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Coldwater Fly Fishing Trout, Salmon, Steelhead, etc...

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Old 10-06-2014, 07:34 PM
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Default Horsepower rods - thoughts? Jerking steelhead in.

I have been using a 6wt rod since I really started flyfishing (about 13-14 years ago). In the past couple years I bought a 4wt rod and at the same time I put a real nice weight forward line on the 6wt. The set up covers all my fishing to date - the 6wt does the bass, pike, and muskie flies and the lighter weight streams are covered on the 4wt - even works bass nicely.

Now I have a bit of a problem - its called fishing for steelhead

The streams around here are loaded with down trees and other obstructions. I can throw every fly I have in my arsenal with my 6wt but asking it to jerk a ticked off steelhead in before it heads under cover in the trees is a tall order.

I was thinking about getting a 10wt rod to add to my collection. I figured my 6wt set up how it is will handle all the flies I have so stepping up to an 8wt wouldn't be too much different there. A 10wt is another notch up so I would have a significantly more powerful rod than my 6 and easier casting the big streamers, even though the 6 is adequate.

Now my question. I found a deal on an orvis 12wt - almost half price, 4 piece - same rod as my 4wt - Access series.

If you were considering a 10 and had the option of a 12 would you go for it?

My concern is actually that it might be too heavy duty. I know from shopping for 10wts before that a 10 is a pretty substantial rod. A 12 is going to be even more so. Though, it is going to have even more horsepower for big fish so it has an advantage there.

Thoughts?
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Old 10-06-2014, 09:36 PM
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Default Re: Horsepower rods - thoughts? Jerking steelhead in.

12 - way,way,way overkill.

Most people who fish for muskies with a fly rod in Minn-Wisco use 9 and 10 weight rods. Mainly so they can throw the ridiculously big flies, that often carry a lot of water, with force all day.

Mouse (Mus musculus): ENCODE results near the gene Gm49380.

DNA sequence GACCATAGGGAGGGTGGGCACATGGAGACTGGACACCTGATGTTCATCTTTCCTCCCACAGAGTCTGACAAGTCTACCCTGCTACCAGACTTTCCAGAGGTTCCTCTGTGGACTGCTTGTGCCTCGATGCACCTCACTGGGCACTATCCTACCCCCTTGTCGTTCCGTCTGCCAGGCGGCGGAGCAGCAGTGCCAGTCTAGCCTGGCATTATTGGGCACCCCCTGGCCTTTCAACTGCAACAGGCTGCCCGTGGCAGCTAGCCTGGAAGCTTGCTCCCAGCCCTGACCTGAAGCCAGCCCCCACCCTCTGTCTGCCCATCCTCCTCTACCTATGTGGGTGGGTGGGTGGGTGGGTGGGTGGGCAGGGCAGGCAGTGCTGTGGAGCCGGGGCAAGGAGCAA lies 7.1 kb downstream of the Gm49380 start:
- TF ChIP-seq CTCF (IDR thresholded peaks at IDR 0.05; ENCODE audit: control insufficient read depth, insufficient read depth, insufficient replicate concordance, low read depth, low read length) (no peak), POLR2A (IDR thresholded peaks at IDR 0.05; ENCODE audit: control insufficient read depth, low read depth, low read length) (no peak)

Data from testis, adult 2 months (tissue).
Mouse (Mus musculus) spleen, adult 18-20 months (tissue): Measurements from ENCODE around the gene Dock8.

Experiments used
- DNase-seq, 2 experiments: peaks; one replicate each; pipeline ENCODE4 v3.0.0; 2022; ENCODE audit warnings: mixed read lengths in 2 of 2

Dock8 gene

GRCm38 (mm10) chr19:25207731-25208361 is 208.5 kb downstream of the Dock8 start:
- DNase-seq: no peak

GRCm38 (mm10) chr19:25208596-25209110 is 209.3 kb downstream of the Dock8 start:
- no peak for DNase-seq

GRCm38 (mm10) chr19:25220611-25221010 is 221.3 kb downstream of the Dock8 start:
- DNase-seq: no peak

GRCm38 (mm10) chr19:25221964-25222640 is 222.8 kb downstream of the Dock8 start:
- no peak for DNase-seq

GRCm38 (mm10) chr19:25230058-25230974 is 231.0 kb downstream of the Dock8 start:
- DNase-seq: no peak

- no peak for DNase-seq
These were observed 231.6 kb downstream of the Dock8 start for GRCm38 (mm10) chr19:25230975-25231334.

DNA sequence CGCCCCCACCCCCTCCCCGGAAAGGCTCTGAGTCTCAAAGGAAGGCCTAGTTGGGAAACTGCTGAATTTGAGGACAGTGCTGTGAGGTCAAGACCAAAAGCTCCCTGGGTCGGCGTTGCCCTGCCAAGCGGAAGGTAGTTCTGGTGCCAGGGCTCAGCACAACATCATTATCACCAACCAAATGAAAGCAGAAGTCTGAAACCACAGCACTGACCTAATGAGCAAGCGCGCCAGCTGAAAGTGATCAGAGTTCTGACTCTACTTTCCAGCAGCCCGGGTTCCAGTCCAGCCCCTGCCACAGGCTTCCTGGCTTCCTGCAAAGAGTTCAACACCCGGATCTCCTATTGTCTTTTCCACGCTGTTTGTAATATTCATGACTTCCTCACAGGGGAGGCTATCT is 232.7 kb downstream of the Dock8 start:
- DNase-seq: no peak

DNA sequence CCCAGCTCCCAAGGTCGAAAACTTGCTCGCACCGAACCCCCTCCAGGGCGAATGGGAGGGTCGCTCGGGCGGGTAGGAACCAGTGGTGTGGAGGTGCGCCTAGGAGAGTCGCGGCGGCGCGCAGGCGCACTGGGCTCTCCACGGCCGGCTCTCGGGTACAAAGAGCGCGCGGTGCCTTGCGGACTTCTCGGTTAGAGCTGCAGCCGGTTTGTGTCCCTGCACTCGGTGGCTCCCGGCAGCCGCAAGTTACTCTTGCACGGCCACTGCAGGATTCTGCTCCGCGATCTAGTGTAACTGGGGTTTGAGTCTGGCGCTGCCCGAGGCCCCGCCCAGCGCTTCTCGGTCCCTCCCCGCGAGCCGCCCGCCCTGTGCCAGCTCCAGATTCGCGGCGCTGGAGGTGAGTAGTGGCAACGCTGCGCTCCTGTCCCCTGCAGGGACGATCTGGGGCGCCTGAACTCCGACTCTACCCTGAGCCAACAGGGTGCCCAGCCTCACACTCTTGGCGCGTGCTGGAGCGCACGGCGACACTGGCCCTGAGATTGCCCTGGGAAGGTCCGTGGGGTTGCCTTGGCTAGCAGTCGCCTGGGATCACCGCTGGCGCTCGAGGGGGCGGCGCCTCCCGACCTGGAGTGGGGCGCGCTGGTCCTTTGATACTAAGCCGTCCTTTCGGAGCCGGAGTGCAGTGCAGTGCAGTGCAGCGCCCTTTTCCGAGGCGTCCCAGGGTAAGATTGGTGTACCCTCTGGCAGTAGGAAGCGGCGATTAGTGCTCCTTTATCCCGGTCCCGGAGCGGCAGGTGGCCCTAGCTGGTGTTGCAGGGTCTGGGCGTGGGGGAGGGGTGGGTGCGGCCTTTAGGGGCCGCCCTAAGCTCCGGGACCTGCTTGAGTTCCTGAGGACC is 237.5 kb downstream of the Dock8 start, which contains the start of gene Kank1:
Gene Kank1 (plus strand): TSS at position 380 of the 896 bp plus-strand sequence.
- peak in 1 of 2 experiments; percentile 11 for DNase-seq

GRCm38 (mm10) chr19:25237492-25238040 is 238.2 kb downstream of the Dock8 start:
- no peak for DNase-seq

You could fish for steelhead using a 10 weight but you don't need that heavy of a rod for the kind of flies you'll throw and you also don't need that heavy of a rod to fight a steelhead.
I've caught plenty of west coast/Columbia summer runs between 4-12 pounds nymphing with an 8wt and it handled them just fine.
I've also caught a few bigger winter runs on the 8wt and it handled those just fine as well. I was never feeling like I wished it had more back bone.

There's a big difference between a 6 and an 8.
You might find that you prefer to throw the larger flies you use on an 8wt without it feeling like a broom handle and it will handle steelhead just fine no matter where you're catching them.

Given what you've outlined I don't really see a need for a 9 or a 10wt unless you're throwing 12+ inch flies from a boat for Muskies all day or getting into fishing the salt.

Also, I've been using 8wts for Muskies in Minnesota and Wisconsin every summer for the last 9 years or so and could see having a dedicated 9 or 10wt for Muskies if I fished for them all the time, just so I could throw the bigger flies easier but I wouldn't have a use for a rod that big otherwise unless I was fishing saltwater a lot or big salmon like chinooks.
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Old 10-07-2014, 08:33 AM
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Default Re: Horsepower rods - thoughts? Jerking steelhead in.

I'm using an 8wt. and haven't had any problems throwing big streamers all day with it for steelhead. It also still has enough finesse to throw some pretty small flies when needed. I've had some pretty large fish on 30"+ and felt it did fine. I've actually considered going down to a 7wt. for steelheading in Ohio and PA when I buy a more expensive rod and keeping the 8wt. For salmon and saltwater.
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Old 10-07-2014, 11:41 PM
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Default Re: Horsepower rods - thoughts? Jerking steelhead in.

4WT, 6WT, and 8WT you will have a lot, a lot of fishing covered. I have been using the same three WT rods for a long time. 7' 4wt, 8.5' 6wt, and 9' 8wt. I've pulled in my share of big Steel and Browns with the 8WT and never felt undergunned.

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Old 10-08-2014, 01:42 PM
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Default Re: Horsepower rods - thoughts? Jerking steelhead in.

I'm not the expert here. My first steelhead trip will be November 2nd and 3rd. I've asked similar questions to yours and have a 7 and an 8wt that I will be using.

What I didn't see mentioned here is the length of the rod. With steelhead fishing, there is a lot of mending or holding your line out of the water across multiple currents in whatever stream you are fishing. If this is to be exclusively or even primarily a steelhead rod, having a 10' rod may be helpful. If this will be a multipurpose rod, a 9' rod should be fine.